There isn’t some global corporate conspiracy to get you to post a photo of yourself from the old days and today. There has been a global corporate conspiracy to get you to post everything about yourself, continuously, for the past 15 years. Which many of us have done, providing the vast data sets that companies have already trained their neural networks with. If you think that not posting these two photos does anything to surveillance capitalism or the platforms that succeed through it, that’s just not right.

Si en un primer momento, las redes sociales permitieron la autoorganización de miles de personas contra sus gobernantes y contra las finanzas internacionales, ahora parece que escándalos como el de Cambridge Analytica nos dibujan un futuro quizá no tan complaciente. ¿Seremos capaces de usar la tecnología para construir un mañana post-capitalista o será usada en nuestra contra como una forma de control social?

El capitalismo moderno funciona colonizando la imaginación de lo que la gente considera posible. Marx ya se dio cuenta de que el capitalismo tenía más que ver con la apropiación del entendimiento que con la apropiación del trabajo. Facebook es la penúltima apropiación de la imaginación: lo que veíamos como útil ahora se revela como una manera de meterse en la conciencia de la gente antes de que podamos actuar. Las instituciones que se presentaban como liberadoras se convierten en controladoras. En nombre de la libertad, Google y Facebook nos han llevado por el camino hacia el control absoluto.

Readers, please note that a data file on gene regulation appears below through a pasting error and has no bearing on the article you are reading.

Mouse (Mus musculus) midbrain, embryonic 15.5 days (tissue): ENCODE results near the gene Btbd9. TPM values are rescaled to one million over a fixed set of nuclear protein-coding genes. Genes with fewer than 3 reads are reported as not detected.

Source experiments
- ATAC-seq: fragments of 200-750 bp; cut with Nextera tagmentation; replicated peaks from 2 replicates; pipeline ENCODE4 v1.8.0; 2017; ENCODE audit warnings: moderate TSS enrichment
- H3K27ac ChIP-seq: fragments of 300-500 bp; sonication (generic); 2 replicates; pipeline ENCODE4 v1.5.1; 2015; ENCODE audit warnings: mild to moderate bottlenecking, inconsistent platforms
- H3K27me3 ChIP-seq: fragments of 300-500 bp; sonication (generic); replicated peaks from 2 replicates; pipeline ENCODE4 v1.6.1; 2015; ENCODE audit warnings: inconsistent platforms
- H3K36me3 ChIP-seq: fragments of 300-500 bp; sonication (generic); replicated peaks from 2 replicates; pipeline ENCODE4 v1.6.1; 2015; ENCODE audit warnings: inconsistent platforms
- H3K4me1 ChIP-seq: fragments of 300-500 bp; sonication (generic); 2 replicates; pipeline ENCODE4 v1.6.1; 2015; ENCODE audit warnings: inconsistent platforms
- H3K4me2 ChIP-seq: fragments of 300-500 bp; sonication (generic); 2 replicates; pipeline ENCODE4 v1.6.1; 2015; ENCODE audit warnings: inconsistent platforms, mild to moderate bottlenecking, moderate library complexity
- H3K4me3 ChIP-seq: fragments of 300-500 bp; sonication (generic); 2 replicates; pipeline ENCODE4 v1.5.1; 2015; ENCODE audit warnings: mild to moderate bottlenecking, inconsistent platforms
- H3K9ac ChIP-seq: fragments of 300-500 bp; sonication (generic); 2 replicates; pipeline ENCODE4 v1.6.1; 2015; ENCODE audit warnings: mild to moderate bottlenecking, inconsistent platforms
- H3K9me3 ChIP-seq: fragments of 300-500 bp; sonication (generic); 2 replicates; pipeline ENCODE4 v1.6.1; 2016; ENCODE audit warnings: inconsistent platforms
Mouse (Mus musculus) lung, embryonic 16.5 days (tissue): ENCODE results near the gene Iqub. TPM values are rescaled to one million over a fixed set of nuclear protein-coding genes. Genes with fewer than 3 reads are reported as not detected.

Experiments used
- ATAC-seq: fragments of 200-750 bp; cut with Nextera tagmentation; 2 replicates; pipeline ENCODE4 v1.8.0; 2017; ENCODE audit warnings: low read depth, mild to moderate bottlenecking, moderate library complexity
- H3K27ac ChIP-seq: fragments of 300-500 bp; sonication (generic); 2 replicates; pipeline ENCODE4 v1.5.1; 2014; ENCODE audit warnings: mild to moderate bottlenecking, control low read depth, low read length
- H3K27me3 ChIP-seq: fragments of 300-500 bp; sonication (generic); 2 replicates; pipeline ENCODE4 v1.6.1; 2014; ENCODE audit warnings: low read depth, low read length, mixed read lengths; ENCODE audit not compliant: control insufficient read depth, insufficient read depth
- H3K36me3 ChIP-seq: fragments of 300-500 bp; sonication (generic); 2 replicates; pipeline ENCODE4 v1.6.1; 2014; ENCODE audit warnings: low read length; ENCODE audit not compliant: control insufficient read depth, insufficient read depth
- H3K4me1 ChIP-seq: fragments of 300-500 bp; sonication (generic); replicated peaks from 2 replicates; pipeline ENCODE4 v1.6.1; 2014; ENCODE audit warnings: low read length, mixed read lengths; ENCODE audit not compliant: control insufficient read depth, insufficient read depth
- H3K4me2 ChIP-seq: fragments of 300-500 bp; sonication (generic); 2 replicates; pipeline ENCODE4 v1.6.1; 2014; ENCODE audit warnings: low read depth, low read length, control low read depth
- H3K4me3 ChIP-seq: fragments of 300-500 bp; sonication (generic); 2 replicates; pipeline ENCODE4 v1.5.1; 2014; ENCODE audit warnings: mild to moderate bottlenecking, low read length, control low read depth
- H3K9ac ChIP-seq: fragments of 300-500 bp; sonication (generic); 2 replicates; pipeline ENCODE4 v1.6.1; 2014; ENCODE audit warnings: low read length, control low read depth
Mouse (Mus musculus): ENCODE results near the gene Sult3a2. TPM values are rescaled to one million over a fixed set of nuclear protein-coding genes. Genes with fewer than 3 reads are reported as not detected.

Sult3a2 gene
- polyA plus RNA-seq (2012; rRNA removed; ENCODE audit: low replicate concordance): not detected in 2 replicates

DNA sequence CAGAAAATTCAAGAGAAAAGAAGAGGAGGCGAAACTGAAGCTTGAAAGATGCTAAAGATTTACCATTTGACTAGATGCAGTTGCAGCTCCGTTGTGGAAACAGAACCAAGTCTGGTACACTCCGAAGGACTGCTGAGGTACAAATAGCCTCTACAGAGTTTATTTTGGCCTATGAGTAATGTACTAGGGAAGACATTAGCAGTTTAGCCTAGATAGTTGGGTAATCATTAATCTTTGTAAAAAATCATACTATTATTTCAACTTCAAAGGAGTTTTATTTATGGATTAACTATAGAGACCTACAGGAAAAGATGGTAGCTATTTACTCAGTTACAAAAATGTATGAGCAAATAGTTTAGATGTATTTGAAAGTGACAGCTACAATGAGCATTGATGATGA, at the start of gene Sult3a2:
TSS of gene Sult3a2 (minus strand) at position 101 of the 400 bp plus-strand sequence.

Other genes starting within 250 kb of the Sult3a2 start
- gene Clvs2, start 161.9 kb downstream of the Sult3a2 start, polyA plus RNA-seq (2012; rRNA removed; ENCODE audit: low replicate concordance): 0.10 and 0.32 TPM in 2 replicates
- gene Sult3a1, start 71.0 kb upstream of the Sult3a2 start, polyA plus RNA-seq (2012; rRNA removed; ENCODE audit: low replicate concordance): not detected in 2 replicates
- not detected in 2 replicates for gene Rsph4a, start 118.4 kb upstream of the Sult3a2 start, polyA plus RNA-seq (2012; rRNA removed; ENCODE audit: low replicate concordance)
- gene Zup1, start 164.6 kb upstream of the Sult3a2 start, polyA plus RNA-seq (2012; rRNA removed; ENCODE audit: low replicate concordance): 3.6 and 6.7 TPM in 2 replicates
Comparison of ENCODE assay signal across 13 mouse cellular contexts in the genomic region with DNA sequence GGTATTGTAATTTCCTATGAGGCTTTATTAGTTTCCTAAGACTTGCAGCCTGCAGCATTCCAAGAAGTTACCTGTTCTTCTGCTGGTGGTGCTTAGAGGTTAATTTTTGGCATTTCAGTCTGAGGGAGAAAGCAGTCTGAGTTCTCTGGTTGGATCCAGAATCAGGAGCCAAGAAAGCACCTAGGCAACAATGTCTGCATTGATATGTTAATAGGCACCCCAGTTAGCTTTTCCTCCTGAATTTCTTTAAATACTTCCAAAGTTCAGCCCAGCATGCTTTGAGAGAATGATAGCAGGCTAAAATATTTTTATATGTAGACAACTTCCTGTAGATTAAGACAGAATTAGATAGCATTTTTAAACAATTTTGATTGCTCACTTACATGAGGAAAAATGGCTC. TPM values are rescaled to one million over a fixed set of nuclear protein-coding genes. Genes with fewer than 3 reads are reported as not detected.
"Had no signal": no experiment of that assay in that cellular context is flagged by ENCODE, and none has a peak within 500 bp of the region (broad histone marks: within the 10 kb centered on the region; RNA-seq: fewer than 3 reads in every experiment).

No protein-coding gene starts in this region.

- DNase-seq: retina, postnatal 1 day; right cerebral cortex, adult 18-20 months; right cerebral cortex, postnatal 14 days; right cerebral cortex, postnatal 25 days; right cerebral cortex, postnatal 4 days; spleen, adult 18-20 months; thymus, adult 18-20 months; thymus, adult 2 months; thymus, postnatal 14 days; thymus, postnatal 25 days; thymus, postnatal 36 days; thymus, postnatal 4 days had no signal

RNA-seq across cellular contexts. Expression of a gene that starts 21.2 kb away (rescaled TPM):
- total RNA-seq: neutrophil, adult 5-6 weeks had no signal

No queremos afrontar que lo gratuito implica siempre una forma de dominación.

El capitalismo tiene tendencia a pasar con gran facilidad del mercado al monopolio. Y ahí, con la represión de la competencia, empiezan los grandes problemas, la gran desprotección. Con monopolios, el capitalismo pasa de ser el sistema de la competencia a ser el de la dominación.

Even if Amazon optimized solely for consolidation and fuel efficiency, consumers are shopping so often that it makes sustainable, efficient delivery difficult.

Free and fast shipping has always been a Prime membership’s marquee perk — one that’s drawn in over 100 million subscribers who pay $119 annually. A 2017 study by UPS found that nearly all (96%) US customers had made a purchase on a marketplace like Amazon or Walmart, and over half (55%) said free or discounted shipping was the primary reason.